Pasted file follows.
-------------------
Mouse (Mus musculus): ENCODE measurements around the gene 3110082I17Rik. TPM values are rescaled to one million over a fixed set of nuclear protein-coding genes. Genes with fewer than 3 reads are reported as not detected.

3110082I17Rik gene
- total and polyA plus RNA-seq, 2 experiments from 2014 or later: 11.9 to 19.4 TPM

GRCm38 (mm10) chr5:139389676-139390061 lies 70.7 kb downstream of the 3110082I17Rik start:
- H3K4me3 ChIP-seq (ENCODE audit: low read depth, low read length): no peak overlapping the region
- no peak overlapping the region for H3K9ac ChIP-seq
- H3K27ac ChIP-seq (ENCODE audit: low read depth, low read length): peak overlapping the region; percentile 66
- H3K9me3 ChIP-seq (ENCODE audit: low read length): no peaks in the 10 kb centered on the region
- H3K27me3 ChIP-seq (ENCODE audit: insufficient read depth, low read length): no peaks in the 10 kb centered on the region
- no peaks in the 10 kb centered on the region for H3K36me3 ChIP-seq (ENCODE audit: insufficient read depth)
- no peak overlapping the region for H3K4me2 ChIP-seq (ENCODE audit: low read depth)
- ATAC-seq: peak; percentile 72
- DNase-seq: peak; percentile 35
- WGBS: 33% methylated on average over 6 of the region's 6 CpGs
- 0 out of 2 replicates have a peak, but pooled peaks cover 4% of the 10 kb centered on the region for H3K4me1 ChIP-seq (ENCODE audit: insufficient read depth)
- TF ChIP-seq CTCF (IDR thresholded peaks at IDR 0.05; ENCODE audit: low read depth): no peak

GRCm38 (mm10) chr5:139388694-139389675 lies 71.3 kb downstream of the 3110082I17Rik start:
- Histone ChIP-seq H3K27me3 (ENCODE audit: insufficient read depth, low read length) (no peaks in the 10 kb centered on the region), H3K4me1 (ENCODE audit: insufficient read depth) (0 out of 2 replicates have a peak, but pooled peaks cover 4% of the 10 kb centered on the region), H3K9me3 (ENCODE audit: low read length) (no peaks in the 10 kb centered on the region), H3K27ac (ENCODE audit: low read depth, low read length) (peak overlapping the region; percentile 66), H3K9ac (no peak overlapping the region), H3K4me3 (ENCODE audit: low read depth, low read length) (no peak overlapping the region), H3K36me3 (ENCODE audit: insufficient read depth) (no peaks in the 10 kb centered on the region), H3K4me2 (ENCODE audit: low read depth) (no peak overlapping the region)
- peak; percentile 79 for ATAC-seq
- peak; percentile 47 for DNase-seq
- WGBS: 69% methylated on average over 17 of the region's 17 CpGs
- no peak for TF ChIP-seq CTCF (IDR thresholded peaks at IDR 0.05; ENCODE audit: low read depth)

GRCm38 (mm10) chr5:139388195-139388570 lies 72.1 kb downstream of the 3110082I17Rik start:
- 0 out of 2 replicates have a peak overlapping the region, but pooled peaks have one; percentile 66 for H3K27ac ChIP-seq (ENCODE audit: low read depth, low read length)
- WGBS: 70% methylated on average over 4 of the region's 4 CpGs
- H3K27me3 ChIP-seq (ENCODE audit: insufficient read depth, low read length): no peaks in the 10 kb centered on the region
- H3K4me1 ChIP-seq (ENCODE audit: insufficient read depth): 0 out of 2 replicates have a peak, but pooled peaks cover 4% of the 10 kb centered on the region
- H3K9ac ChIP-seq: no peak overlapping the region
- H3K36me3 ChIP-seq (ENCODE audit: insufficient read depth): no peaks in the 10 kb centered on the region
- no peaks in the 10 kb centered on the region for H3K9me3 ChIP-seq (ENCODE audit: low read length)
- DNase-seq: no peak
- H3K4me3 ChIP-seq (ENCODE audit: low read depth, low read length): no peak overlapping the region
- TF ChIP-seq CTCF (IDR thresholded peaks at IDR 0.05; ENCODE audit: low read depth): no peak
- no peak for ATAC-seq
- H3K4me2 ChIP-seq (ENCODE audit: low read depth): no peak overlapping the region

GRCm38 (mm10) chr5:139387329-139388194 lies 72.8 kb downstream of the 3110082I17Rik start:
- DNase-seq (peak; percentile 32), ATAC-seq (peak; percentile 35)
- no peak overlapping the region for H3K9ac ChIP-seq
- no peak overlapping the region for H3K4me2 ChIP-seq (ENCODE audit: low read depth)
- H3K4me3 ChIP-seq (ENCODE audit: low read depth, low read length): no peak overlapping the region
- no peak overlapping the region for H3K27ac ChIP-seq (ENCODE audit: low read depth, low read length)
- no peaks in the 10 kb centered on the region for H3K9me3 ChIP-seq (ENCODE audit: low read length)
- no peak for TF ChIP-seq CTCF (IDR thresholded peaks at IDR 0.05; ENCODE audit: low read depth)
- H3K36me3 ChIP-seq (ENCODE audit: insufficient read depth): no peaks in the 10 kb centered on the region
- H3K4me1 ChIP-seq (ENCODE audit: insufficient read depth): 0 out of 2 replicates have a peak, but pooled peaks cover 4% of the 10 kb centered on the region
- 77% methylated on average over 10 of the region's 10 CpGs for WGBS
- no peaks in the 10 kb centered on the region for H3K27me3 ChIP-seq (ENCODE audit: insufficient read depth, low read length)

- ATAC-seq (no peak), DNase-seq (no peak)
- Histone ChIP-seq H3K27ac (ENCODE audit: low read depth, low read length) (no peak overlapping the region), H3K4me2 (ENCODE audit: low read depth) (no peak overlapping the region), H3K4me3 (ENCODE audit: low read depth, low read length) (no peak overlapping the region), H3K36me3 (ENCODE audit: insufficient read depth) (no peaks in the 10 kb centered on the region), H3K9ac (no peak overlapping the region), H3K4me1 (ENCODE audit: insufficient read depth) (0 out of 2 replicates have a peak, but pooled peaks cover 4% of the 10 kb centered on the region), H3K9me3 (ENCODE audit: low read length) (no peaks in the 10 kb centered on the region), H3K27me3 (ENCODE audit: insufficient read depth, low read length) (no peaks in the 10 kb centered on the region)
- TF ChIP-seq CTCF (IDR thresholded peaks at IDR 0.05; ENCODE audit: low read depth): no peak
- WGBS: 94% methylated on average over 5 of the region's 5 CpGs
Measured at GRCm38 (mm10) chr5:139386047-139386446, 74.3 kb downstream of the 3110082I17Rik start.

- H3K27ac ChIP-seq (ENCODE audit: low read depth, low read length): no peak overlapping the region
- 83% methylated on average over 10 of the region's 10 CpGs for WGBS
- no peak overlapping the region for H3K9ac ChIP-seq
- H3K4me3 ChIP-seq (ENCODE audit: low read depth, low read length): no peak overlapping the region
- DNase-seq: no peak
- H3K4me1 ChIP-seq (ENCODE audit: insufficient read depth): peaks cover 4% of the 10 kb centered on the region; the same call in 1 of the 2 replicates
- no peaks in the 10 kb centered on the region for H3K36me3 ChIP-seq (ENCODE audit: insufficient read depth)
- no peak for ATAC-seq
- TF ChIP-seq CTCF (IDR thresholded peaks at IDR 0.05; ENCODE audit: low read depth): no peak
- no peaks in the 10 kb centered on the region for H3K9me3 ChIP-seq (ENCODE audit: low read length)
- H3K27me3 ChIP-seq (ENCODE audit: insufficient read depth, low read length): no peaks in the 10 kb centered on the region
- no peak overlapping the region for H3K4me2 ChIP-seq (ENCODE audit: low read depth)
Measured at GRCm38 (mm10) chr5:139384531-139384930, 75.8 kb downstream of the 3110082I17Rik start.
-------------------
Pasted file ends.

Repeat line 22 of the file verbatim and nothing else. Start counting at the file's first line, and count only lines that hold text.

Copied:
- no peak for TF ChIP-seq CTCF (IDR thresholded peaks at IDR 0.05; ENCODE audit: low read depth)